Monthly Archives: April 2014

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Before You Turn the Page on Donald Sterling

 

 

There are a lot of sighs of relief and satisfaction today.

After an unauthorized recording exposing his racist attitudes found its way to TMZ, and after just about everyone connected to the league spent the weekend consumed with “WTF” levels of gawkery over his well-documented reputation for racism, and after swift sanctions against him were promised by newly-minted league commissioner Adam Silver, it’s official – L.A. Clippers owner Donald Sterling has been banned from the NBA for life.

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Believing Without Seeing

This post is, of course, inspired mostly by the annual celebration of Easter, the day that Christians celebrate the resurrection of Christ. A small part of it was probably, on a subconscious level, influenced by the ABC freshman drama “Resurrection,” which is either based on or tangentially related to a really confusing number of TV serials and movies, all related to the phenomenon of people returning from the dead.
But mostly it’s me just doing what I do most and best… dwelling on the most trivial and arcane portion of a really important topic, mostly just because I can, and seeing where it leads me creatively.
So without further ado, I give you a brief two-scene play that attempts to partially answer the question, “what might the resurrection have looked like if it happened in our time?”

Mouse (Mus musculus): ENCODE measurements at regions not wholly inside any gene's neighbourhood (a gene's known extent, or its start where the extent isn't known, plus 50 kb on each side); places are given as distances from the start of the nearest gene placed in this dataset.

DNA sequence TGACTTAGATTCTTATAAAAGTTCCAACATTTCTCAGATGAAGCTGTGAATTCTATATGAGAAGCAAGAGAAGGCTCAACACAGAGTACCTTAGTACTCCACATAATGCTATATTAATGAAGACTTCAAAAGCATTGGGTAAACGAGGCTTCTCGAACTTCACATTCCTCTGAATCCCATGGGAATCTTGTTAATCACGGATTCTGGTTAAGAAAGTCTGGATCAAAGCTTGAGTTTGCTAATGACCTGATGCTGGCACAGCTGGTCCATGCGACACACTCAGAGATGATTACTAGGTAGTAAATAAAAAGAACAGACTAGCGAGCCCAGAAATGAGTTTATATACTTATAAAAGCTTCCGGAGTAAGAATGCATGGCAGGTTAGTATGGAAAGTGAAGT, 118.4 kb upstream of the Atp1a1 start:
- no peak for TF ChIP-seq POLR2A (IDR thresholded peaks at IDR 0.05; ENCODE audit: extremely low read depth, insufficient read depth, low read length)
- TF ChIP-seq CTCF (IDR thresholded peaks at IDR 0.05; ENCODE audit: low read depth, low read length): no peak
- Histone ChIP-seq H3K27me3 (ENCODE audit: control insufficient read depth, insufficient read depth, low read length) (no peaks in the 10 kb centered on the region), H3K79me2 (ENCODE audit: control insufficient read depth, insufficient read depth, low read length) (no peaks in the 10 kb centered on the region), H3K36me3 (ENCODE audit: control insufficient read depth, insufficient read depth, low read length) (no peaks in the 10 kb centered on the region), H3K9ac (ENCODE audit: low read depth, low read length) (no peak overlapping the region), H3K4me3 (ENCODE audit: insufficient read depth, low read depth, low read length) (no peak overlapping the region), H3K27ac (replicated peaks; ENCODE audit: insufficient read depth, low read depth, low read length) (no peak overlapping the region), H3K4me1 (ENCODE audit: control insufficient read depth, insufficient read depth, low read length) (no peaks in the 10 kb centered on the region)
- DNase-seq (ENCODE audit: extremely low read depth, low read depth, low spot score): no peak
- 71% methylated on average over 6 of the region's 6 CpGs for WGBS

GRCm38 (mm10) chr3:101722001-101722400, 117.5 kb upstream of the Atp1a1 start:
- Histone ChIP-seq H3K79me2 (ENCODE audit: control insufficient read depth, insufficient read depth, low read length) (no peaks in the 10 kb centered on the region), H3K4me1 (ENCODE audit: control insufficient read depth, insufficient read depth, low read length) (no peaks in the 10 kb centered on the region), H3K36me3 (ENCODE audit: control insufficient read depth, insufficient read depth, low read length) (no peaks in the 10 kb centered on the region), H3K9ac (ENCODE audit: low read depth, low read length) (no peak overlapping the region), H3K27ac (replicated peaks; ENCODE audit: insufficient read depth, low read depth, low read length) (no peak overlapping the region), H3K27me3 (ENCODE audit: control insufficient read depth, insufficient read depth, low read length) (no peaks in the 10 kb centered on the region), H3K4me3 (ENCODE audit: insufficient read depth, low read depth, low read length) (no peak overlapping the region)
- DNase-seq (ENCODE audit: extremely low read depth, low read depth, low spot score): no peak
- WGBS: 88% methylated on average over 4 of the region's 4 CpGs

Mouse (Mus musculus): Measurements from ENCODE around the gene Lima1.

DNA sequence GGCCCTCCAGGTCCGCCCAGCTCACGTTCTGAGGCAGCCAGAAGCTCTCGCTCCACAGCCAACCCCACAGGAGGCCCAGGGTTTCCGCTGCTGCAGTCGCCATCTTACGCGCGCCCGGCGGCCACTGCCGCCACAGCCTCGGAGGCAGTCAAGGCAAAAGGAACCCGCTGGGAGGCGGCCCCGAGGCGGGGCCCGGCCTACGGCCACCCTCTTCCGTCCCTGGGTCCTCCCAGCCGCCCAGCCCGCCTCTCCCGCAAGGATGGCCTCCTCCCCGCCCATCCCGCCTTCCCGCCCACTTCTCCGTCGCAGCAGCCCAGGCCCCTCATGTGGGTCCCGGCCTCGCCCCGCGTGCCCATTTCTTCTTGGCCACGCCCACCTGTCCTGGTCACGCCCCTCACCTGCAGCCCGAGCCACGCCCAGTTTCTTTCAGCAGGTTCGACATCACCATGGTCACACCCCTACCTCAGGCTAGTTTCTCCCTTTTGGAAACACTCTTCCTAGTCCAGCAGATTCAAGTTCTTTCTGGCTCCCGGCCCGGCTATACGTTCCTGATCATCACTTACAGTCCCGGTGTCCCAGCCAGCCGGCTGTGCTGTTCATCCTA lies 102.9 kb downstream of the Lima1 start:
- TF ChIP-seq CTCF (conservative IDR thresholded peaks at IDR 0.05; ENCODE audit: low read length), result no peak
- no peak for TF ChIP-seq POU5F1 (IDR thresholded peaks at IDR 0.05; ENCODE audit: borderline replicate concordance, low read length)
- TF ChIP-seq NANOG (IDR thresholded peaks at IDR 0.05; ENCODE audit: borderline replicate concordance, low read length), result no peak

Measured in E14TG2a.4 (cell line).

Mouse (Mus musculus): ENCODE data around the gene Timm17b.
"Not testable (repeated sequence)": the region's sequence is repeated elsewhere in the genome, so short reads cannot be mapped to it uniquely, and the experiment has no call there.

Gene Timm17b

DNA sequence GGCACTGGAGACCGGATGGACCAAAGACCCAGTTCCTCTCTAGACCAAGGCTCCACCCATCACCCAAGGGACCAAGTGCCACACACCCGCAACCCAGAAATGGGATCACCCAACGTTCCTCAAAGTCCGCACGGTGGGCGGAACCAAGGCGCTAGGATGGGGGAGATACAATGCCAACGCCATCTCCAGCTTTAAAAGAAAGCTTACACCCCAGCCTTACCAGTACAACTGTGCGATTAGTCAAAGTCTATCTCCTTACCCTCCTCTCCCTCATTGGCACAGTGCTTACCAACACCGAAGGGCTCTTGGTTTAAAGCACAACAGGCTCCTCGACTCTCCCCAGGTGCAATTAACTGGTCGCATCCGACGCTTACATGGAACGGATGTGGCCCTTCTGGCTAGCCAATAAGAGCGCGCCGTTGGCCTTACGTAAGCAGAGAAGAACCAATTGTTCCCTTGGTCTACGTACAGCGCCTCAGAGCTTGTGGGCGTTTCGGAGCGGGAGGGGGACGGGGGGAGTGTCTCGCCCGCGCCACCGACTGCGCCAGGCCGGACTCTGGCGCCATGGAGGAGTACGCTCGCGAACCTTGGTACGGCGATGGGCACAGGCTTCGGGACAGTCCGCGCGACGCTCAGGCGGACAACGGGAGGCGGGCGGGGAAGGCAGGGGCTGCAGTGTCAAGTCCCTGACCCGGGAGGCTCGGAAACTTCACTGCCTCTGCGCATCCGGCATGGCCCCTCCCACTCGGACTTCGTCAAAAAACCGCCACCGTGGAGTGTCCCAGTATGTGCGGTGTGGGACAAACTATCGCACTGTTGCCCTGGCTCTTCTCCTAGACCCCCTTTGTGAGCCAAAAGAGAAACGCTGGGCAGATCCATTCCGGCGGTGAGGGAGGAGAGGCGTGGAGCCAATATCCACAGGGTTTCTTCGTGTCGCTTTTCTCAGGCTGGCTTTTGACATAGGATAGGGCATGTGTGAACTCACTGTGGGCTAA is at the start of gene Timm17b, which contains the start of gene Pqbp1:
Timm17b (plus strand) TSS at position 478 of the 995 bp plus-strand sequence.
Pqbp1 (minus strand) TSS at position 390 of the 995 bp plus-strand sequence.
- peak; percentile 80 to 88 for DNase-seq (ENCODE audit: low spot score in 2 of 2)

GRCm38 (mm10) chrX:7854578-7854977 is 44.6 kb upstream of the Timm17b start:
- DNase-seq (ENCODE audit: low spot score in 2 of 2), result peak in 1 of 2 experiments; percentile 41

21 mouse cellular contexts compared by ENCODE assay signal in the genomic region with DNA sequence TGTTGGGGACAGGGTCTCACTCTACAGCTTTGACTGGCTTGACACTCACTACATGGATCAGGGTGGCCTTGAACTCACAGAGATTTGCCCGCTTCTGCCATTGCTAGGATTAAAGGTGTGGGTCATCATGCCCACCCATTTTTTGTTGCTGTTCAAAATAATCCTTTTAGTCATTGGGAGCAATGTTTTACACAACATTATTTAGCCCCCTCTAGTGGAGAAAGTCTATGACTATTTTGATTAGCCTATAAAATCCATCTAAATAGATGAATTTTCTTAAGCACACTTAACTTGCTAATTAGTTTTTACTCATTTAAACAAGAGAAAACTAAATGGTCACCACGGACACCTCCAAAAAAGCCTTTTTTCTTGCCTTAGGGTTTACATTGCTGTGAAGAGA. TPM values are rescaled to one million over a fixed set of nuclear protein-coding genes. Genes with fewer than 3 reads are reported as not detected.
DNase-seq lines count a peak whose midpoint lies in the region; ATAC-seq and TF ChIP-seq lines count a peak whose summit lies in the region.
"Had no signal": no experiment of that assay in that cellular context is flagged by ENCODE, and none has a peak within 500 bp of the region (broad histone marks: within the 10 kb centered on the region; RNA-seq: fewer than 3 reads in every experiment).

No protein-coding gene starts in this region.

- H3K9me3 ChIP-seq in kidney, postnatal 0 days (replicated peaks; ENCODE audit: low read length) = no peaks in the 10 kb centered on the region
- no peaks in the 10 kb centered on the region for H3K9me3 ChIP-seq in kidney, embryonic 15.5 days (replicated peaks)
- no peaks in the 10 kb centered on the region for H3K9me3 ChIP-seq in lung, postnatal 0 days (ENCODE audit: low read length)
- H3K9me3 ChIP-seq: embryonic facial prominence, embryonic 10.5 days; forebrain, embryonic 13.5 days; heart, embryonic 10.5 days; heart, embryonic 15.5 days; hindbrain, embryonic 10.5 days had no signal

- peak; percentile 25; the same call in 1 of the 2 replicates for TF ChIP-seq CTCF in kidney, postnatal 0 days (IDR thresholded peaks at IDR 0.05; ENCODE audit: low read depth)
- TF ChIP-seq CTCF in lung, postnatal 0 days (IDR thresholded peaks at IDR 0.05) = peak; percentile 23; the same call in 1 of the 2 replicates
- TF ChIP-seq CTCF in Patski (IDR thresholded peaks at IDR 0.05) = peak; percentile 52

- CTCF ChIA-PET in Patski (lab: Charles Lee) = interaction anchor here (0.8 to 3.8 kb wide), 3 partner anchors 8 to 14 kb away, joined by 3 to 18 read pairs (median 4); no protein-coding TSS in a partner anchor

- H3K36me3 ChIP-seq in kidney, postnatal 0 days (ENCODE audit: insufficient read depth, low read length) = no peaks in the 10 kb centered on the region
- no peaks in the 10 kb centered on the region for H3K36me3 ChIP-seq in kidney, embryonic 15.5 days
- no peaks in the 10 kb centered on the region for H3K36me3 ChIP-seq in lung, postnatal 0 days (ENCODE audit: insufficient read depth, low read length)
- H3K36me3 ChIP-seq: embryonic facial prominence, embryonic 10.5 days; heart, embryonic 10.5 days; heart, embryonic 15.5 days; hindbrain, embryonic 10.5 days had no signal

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What It’s Like Being Black In Portland

So it seems that a series of circumstances have all led me to reminisce, Pete-Rock-&-CL-Smooth-style, about my upbringing here in Portland Oregon, the undisputed whitest major city in America. Reconnecting with old friends from high school, being a little less homebound and a little more out-and-about in the city (which is a typical, if subconscious spring ritual), and responding to people emailing me about Mitchell S. Jackson’s March essay in Salon, about his experiences growing up here.

I’ve written about this issue before, but usually only tangentially. It’s not something I feel the need to discuss all that often, not because my experiences aren’t novel or interesting, but because there are so few genuine opportunities to talk frankly about racial issues without the issues being sidetracked or hijacked by local or national politics. I actually have several compelling interests that could incentivize my sharing what it’s like growing up here (at or near the top would be to promote my creative works). But in practice, it’s hard to do so without being burdened by the advancement of a particular agenda – as in, talking about diversity in the context of Why We Need To Do Such & Such About The Problem – or, more honestly, without bumming white people out.